Here’s the Christmas version of ab-fab me:

IMG_20171224_202307211.jpg

If you look closely you can see the glass is chipped.

As part of last year’s New Year’s Revolutions, I threw it out. It was the last of our wedding stemware, which we never had very much of anyway.

I haven’t written the obligatory New Year’s post yet. It seems to be the done thing to create some sort of “best of” retrospective of the previous year, or share some new determination to get better, at something.

So,  in 2019, I resolve to get hired as a Professional Party Guest.

No? But I have a purple dress for spring, just like the red one for Christmas! I have a demure black one with a white Peter Pan collar if you want me to look…I don’t know, “widowy” and demure!

And in another 10 pounds I’ll be back into that skin-tight blue one I wore to my high school reunion,  or the same dress in red that I wore to the ballet, if you want me to look – well, like a woman of a certain age who probably shouldn’t be wearing skin-tight dresses.

I’ll be happy to entertain (converse with, get your mind out of the gutter, again)  your “extra man.”

Seriously, think about it. Willing to make a spectacle of myself for a reasonable rate (and a coupla free drinks).

And a good time will be had by all.

Awaiting your invitation (and your check – half now, half when I leave the party, with everyone having a blast) I remain,

Your inappropriately-but-really-cutely-overdressed,

Ridiculouswoman

Divestiture, Episode 4: Life is a Harold

Life circles back, in complex layers, like a Harold…

I first came across the idea of “synchronicity,” that thing where lots of people all over the planet seem to start thinking about the same thing at the same time, when I became interested in Jung, back in college. (I think the Police song came later. I think.)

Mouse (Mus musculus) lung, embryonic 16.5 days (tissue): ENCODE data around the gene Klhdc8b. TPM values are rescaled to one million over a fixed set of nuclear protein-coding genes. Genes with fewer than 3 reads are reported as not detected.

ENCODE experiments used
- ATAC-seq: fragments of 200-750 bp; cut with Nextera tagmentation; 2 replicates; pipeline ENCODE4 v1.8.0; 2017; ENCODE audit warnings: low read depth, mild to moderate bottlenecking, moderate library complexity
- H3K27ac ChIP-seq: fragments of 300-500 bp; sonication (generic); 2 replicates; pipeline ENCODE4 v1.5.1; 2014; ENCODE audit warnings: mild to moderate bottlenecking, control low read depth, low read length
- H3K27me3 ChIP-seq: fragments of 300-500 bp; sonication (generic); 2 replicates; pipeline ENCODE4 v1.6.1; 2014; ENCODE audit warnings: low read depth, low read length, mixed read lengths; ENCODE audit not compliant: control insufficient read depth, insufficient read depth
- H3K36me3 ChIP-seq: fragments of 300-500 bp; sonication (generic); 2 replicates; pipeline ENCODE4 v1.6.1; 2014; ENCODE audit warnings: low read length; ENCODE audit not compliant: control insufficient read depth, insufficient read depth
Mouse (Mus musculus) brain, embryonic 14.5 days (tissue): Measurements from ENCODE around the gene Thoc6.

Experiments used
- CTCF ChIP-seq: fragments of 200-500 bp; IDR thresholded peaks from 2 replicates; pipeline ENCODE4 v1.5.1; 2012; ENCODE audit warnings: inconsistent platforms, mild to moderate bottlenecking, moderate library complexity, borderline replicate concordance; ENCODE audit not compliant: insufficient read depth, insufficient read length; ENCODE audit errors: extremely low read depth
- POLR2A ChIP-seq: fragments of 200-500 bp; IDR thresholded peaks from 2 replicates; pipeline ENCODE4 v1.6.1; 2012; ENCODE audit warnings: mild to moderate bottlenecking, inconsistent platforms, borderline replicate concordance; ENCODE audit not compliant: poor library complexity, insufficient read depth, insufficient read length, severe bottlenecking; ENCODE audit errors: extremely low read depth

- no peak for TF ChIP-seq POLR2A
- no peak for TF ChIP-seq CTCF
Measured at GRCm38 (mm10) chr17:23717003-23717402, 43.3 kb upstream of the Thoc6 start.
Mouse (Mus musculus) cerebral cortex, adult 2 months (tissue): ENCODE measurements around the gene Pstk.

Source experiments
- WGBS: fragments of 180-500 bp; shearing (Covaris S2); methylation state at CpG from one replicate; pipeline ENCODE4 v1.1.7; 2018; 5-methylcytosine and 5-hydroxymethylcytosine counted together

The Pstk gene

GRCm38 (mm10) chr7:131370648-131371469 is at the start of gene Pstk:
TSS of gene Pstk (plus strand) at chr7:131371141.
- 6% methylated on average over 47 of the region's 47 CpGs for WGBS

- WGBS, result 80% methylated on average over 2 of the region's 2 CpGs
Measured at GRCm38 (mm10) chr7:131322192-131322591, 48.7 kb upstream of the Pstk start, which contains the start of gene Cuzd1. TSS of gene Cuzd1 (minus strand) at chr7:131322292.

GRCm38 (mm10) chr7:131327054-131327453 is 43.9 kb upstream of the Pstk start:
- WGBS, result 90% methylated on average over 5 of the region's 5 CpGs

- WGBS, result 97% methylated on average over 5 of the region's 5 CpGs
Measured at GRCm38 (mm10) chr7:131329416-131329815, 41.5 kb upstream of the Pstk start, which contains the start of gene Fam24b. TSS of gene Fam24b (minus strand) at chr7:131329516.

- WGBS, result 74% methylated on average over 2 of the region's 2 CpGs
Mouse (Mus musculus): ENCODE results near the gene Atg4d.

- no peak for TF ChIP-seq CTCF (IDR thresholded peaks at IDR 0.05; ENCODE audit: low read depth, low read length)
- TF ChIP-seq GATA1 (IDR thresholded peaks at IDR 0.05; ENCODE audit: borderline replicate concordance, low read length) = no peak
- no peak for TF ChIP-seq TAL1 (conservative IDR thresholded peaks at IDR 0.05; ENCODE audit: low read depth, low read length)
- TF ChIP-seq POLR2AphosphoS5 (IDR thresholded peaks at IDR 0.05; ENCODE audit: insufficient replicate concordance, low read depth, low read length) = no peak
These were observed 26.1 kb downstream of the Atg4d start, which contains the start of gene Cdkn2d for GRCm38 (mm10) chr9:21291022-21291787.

As an improviser (after college, but still many years ago) I would experience a kind of synchronicity with my fellow players, when everybody seems to share the same insight or have the same thought or impulse at the same moment. It’s called the “group mind.”

The team I was on performed the “Harold,” from the early days of long-form improvisation. “Harold” is a thirty-minute (or so) performance involving games, scenes and monologues, in rounds of three. Each “scene” would return twice after its first appearance, with each repetition layering over, often in subtle or surprising ways that only come together at the end, on what came before.

It doesn’t work if any of the players try to predetermine or “script” what happens next. It only works if everyone is working off everyone else, and the next thing that happens, happens only because of whatever has happened before.

This sense that everything that happens is somehow connected to everything that happened before has been a theme in my life, and probably in yours, if you stop to think about it. You’ll suddenly remember a past part of your life that seems to have circled back around, but at a new and more mature or complex level. Like standing on a long spiral staircase, looking down at the previous circles of your life.

In my latest round of tidying up, getting rid of piles of old crap that oppress me now, a few moments of this helix-shaped laddering of life hit me in odd and unexpected ways. Which is kind of how it is supposed to work. To wit: